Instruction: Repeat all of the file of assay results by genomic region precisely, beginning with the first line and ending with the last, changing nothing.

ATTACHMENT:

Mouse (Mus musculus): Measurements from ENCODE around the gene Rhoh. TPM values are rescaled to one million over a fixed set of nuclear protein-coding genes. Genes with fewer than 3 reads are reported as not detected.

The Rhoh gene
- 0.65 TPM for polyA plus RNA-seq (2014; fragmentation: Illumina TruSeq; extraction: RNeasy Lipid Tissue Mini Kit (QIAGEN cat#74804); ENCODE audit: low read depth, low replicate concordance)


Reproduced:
Mouse (Mus musculus): Measurements from ENCODE around the gene Rhoh. TPM values are rescaled to one million over a fixed set of nuclear protein-coding genes. Genes with fewer than 3 reads are reported as not detected.

The Rhoh gene
- 0.65 TPM for polyA plus RNA-seq (2014; fragmentation: Illumina TruSeq; extraction: RNeasy Lipid Tissue Mini Kit (QIAGEN cat#74804); ENCODE audit: low read depth, low replicate concordance)